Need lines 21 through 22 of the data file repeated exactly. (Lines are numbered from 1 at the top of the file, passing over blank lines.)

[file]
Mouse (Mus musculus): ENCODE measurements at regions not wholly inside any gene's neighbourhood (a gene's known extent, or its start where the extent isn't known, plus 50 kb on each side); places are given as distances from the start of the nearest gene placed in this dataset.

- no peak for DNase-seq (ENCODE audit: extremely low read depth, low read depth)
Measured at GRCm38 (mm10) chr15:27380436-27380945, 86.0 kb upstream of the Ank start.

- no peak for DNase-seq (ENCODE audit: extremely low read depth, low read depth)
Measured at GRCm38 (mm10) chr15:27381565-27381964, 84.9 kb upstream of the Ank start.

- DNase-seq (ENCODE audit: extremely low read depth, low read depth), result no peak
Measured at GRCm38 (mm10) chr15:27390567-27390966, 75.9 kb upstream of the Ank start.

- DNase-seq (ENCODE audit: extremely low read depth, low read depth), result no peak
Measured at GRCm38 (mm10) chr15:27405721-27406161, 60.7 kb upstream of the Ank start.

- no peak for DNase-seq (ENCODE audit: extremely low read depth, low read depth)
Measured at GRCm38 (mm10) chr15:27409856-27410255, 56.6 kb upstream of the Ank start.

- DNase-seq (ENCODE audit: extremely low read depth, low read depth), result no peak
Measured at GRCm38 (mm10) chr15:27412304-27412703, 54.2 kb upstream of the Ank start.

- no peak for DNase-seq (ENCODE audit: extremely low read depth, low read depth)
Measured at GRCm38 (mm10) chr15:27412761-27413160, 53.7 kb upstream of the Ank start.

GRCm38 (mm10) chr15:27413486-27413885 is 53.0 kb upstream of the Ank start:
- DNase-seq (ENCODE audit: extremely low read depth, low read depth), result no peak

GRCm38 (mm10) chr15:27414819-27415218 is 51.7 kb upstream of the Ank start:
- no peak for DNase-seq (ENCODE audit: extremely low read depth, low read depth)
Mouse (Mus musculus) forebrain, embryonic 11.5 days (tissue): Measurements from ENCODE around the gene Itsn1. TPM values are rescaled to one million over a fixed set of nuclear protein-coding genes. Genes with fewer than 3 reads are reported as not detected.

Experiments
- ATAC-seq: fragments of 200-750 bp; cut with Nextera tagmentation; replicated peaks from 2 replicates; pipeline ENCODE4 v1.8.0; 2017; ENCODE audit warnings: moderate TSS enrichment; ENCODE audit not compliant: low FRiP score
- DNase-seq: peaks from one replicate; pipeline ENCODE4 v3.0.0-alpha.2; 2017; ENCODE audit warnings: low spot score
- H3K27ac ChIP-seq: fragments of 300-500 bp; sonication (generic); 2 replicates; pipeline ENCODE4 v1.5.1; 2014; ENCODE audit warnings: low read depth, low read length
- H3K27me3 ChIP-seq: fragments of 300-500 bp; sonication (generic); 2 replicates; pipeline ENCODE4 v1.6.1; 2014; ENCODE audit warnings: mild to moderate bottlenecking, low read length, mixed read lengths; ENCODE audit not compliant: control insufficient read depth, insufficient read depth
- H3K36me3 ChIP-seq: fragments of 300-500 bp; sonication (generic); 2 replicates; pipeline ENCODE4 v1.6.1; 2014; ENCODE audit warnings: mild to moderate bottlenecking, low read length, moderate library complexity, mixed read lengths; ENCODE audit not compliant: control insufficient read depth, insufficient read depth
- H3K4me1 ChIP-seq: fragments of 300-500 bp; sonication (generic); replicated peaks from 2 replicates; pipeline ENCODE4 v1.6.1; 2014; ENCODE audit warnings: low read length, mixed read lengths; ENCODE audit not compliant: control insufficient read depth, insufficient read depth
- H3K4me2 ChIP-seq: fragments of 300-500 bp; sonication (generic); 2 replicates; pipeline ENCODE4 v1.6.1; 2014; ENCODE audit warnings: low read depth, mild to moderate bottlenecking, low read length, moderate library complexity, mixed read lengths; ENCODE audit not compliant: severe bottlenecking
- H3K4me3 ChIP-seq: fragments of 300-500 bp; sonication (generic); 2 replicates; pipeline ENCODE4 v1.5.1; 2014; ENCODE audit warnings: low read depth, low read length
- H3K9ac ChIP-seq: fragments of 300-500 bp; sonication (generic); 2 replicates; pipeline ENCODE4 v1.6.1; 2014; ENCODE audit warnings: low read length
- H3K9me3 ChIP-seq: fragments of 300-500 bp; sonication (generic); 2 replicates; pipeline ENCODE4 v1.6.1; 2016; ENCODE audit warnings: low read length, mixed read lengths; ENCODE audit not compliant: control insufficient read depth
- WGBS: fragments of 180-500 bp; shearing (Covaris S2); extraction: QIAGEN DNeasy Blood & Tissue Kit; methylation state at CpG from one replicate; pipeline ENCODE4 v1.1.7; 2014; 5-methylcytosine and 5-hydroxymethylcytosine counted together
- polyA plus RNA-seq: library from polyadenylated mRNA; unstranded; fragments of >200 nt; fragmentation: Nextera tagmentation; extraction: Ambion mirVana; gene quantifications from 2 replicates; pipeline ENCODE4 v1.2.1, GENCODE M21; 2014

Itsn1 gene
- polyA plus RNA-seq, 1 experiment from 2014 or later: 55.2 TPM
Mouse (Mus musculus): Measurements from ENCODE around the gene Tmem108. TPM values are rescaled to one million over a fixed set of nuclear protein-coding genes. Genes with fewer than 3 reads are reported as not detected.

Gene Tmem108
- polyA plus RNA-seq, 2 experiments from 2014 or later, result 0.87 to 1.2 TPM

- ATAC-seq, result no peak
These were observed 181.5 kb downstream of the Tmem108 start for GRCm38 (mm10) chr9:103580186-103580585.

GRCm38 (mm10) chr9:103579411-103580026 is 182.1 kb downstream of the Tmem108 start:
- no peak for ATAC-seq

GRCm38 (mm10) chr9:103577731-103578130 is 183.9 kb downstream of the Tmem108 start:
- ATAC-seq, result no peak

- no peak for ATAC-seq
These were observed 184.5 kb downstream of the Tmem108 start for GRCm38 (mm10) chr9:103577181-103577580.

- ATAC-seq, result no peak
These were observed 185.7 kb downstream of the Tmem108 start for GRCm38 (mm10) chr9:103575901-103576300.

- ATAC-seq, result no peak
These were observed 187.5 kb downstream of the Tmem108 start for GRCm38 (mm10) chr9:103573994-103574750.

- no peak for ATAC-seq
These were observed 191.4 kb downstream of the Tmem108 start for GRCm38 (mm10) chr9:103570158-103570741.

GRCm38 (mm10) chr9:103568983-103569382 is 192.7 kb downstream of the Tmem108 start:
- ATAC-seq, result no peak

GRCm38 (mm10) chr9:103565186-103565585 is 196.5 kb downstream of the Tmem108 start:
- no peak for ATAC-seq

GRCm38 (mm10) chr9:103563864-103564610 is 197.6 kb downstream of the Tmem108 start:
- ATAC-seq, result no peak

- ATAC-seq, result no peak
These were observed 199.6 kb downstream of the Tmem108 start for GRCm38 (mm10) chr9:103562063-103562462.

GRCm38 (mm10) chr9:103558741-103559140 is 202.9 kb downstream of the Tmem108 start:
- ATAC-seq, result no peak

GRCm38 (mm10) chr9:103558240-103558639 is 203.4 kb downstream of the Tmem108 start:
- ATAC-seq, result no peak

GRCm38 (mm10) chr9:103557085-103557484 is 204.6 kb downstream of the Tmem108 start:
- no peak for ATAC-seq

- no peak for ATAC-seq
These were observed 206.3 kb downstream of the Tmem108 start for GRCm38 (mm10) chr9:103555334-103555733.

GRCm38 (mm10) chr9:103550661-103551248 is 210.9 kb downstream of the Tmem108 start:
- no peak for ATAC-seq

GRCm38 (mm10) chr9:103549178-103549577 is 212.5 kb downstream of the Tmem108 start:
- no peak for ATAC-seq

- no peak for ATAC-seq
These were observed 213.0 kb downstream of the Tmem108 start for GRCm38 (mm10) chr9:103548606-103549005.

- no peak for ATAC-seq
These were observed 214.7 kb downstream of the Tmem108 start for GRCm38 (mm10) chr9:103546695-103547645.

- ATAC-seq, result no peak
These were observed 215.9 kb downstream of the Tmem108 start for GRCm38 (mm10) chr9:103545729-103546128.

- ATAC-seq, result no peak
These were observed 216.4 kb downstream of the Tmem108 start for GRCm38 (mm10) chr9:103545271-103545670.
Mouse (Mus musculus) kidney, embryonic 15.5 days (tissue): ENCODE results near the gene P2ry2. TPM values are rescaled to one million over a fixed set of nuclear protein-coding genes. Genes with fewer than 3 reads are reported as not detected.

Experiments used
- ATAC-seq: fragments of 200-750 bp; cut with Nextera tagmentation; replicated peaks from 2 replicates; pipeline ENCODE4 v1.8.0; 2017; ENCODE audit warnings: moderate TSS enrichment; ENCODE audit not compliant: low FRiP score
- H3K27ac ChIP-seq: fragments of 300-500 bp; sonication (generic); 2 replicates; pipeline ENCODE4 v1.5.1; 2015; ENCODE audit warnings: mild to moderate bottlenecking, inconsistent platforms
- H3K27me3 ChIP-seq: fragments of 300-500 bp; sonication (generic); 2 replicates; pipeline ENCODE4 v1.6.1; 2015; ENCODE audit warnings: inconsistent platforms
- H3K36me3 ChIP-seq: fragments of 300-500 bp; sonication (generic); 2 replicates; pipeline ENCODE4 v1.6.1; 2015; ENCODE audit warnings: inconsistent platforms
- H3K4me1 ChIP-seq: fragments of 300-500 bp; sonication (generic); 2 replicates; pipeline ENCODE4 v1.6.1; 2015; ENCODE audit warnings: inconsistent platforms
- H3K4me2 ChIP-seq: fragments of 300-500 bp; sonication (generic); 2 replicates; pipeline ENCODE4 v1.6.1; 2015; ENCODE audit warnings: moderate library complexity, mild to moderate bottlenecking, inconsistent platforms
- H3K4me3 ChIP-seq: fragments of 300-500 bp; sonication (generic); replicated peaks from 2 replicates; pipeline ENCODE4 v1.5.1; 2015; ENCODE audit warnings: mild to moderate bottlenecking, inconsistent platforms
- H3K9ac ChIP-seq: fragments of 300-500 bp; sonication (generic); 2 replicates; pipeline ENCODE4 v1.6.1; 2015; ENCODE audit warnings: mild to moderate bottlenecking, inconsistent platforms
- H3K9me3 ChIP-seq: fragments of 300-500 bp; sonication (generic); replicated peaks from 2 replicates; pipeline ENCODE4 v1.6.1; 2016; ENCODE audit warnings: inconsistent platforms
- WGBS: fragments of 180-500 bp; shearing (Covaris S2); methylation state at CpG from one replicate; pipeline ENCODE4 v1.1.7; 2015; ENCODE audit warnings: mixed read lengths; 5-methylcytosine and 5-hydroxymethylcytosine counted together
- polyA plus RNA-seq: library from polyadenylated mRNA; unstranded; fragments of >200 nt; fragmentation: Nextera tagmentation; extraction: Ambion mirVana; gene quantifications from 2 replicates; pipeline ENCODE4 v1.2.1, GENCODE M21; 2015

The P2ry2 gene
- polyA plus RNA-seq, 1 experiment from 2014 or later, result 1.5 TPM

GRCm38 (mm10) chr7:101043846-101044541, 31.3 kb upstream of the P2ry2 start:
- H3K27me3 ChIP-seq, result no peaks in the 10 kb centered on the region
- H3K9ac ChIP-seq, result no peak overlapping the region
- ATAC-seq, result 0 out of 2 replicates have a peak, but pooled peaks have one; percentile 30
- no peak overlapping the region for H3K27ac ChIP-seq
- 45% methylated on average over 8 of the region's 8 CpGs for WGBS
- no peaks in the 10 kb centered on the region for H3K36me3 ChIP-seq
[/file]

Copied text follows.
Experiments
- ATAC-seq: fragments of 200-750 bp; cut with Nextera tagmentation; replicated peaks from 2 replicates; pipeline ENCODE4 v1.8.0; 2017; ENCODE audit warnings: moderate TSS enrichment; ENCODE audit not compliant: low FRiP score